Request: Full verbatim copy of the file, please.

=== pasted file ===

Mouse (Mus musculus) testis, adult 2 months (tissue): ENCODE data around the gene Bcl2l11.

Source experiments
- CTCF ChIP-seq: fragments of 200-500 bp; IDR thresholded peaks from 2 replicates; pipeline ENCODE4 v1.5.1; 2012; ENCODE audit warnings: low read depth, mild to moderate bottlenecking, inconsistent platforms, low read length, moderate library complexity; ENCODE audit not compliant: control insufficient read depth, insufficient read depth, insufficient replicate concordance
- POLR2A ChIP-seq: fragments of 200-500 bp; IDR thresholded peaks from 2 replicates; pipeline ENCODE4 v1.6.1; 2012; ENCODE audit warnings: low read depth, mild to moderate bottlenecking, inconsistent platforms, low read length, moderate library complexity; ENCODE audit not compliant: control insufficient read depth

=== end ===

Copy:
Mouse (Mus musculus) testis, adult 2 months (tissue): ENCODE data around the gene Bcl2l11.

Source experiments
- CTCF ChIP-seq: fragments of 200-500 bp; IDR thresholded peaks from 2 replicates; pipeline ENCODE4 v1.5.1; 2012; ENCODE audit warnings: low read depth, mild to moderate bottlenecking, inconsistent platforms, low read length, moderate library complexity; ENCODE audit not compliant: control insufficient read depth, insufficient read depth, insufficient replicate concordance
- POLR2A ChIP-seq: fragments of 200-500 bp; IDR thresholded peaks from 2 replicates; pipeline ENCODE4 v1.6.1; 2012; ENCODE audit warnings: low read depth, mild to moderate bottlenecking, inconsistent platforms, low read length, moderate library complexity; ENCODE audit not compliant: control insufficient read depth